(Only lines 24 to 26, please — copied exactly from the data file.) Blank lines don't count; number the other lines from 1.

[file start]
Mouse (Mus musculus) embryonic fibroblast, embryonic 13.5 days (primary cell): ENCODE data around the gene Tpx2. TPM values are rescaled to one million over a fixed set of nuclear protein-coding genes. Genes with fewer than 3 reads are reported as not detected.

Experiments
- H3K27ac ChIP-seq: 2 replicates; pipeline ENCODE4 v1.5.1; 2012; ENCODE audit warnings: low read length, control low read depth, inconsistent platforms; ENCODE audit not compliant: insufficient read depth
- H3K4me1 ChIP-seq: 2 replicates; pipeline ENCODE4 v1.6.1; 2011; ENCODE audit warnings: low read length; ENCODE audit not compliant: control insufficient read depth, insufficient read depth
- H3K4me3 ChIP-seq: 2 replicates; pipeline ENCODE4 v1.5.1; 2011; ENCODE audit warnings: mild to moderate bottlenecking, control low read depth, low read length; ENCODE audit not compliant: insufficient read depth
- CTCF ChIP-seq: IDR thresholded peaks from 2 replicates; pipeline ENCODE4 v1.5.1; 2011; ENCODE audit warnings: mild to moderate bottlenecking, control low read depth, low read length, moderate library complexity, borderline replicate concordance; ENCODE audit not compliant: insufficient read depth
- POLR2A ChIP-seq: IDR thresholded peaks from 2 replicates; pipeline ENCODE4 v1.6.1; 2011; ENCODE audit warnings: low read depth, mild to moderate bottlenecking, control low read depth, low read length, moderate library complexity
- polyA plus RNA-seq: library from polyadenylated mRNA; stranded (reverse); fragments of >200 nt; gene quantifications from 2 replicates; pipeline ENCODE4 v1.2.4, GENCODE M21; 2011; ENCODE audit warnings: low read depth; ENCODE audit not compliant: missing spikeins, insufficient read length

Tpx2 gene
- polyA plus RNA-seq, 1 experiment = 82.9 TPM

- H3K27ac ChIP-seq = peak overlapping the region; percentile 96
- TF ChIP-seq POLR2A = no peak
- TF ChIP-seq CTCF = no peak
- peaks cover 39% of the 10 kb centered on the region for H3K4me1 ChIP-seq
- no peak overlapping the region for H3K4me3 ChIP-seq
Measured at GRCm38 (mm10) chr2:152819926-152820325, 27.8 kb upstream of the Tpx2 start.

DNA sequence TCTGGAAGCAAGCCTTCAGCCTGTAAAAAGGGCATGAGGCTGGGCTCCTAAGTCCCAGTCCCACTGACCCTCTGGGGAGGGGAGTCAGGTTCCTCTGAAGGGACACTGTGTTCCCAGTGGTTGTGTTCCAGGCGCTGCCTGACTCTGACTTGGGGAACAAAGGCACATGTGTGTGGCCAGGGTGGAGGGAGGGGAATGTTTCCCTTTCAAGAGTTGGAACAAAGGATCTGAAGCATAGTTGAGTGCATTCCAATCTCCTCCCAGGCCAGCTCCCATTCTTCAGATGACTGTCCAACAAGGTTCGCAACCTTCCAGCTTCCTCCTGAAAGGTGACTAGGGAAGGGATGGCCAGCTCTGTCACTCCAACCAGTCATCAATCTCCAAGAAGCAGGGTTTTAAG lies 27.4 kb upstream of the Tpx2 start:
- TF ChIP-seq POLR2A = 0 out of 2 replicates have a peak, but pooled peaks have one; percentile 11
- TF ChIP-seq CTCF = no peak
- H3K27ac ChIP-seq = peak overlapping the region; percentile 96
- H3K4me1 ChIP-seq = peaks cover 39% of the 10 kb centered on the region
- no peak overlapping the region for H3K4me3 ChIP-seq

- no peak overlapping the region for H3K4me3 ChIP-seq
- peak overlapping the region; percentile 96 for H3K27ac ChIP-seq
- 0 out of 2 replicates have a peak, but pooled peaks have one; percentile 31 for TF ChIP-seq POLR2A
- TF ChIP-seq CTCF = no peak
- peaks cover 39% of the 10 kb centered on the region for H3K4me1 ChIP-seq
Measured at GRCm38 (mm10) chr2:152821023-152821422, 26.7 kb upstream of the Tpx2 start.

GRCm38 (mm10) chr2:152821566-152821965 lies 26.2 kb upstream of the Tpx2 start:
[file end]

- peak overlapping the region; percentile 96 for H3K27ac ChIP-seq
- 0 out of 2 replicates have a peak, but pooled peaks have one; percentile 31 for TF ChIP-seq POLR2A
- TF ChIP-seq CTCF = no peak